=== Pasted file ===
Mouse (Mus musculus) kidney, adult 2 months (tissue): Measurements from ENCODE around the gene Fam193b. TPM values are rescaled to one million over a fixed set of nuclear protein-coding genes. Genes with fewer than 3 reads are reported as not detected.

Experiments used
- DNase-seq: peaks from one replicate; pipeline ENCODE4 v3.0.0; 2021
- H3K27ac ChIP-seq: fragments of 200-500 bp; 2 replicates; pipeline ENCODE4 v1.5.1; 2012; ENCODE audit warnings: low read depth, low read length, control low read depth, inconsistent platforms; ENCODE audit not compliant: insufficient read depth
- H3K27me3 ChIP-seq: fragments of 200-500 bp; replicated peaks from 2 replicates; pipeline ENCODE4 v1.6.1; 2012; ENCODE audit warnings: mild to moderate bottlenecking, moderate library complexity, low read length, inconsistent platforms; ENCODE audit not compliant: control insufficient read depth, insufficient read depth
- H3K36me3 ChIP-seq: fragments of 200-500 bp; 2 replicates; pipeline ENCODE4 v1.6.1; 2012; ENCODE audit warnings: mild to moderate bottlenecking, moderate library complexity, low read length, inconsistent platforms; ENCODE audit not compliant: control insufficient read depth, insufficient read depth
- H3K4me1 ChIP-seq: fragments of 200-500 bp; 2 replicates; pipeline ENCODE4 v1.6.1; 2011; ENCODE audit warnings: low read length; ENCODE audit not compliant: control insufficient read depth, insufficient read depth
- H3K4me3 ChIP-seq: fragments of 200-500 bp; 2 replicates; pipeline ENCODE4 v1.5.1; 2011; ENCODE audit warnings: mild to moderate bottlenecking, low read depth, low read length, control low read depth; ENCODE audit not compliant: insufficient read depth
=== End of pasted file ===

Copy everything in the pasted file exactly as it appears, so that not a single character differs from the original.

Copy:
Mouse (Mus musculus) kidney, adult 2 months (tissue): Measurements from ENCODE around the gene Fam193b. TPM values are rescaled to one million over a fixed set of nuclear protein-coding genes. Genes with fewer than 3 reads are reported as not detected.

Experiments used
- DNase-seq: peaks from one replicate; pipeline ENCODE4 v3.0.0; 2021
- H3K27ac ChIP-seq: fragments of 200-500 bp; 2 replicates; pipeline ENCODE4 v1.5.1; 2012; ENCODE audit warnings: low read depth, low read length, control low read depth, inconsistent platforms; ENCODE audit not compliant: insufficient read depth
- H3K27me3 ChIP-seq: fragments of 200-500 bp; replicated peaks from 2 replicates; pipeline ENCODE4 v1.6.1; 2012; ENCODE audit warnings: mild to moderate bottlenecking, moderate library complexity, low read length, inconsistent platforms; ENCODE audit not compliant: control insufficient read depth, insufficient read depth
- H3K36me3 ChIP-seq: fragments of 200-500 bp; 2 replicates; pipeline ENCODE4 v1.6.1; 2012; ENCODE audit warnings: mild to moderate bottlenecking, moderate library complexity, low read length, inconsistent platforms; ENCODE audit not compliant: control insufficient read depth, insufficient read depth
- H3K4me1 ChIP-seq: fragments of 200-500 bp; 2 replicates; pipeline ENCODE4 v1.6.1; 2011; ENCODE audit warnings: low read length; ENCODE audit not compliant: control insufficient read depth, insufficient read depth
- H3K4me3 ChIP-seq: fragments of 200-500 bp; 2 replicates; pipeline ENCODE4 v1.5.1; 2011; ENCODE audit warnings: mild to moderate bottlenecking, low read depth, low read length, control low read depth; ENCODE audit not compliant: insufficient read depth